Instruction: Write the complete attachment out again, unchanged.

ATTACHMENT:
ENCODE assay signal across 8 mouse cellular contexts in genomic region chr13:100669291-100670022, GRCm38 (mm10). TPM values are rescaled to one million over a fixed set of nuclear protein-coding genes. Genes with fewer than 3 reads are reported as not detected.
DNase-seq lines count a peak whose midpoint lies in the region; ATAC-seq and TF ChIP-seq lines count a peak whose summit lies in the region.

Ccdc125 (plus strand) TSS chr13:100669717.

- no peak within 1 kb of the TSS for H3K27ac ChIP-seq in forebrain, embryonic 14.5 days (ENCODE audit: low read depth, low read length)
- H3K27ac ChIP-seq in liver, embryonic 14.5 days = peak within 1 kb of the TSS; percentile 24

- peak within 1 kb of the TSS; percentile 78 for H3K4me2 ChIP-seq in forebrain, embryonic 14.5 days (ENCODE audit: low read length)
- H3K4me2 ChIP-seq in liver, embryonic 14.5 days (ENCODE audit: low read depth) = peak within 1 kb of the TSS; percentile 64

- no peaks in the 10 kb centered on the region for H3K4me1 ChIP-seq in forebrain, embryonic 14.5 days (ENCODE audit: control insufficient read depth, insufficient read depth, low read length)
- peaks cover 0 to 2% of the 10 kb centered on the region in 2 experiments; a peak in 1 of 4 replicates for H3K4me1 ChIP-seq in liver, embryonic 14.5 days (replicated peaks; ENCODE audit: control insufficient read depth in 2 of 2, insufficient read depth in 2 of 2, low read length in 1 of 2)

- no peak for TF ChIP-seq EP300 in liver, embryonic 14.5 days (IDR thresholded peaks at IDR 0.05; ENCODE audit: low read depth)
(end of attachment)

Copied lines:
ENCODE assay signal across 8 mouse cellular contexts in genomic region chr13:100669291-100670022, GRCm38 (mm10). TPM values are rescaled to one million over a fixed set of nuclear protein-coding genes. Genes with fewer than 3 reads are reported as not detected.
DNase-seq lines count a peak whose midpoint lies in the region; ATAC-seq and TF ChIP-seq lines count a peak whose summit lies in the region.

Ccdc125 (plus strand) TSS chr13:100669717.

- no peak within 1 kb of the TSS for H3K27ac ChIP-seq in forebrain, embryonic 14.5 days (ENCODE audit: low read depth, low read length)
- H3K27ac ChIP-seq in liver, embryonic 14.5 days = peak within 1 kb of the TSS; percentile 24

- peak within 1 kb of the TSS; percentile 78 for H3K4me2 ChIP-seq in forebrain, embryonic 14.5 days (ENCODE audit: low read length)
- H3K4me2 ChIP-seq in liver, embryonic 14.5 days (ENCODE audit: low read depth) = peak within 1 kb of the TSS; percentile 64

- no peaks in the 10 kb centered on the region for H3K4me1 ChIP-seq in forebrain, embryonic 14.5 days (ENCODE audit: control insufficient read depth, insufficient read depth, low read length)
- peaks cover 0 to 2% of the 10 kb centered on the region in 2 experiments; a peak in 1 of 4 replicates for H3K4me1 ChIP-seq in liver, embryonic 14.5 days (replicated peaks; ENCODE audit: control insufficient read depth in 2 of 2, insufficient read depth in 2 of 2, low read length in 1 of 2)

- no peak for TF ChIP-seq EP300 in liver, embryonic 14.5 days (IDR thresholded peaks at IDR 0.05; ENCODE audit: low read depth)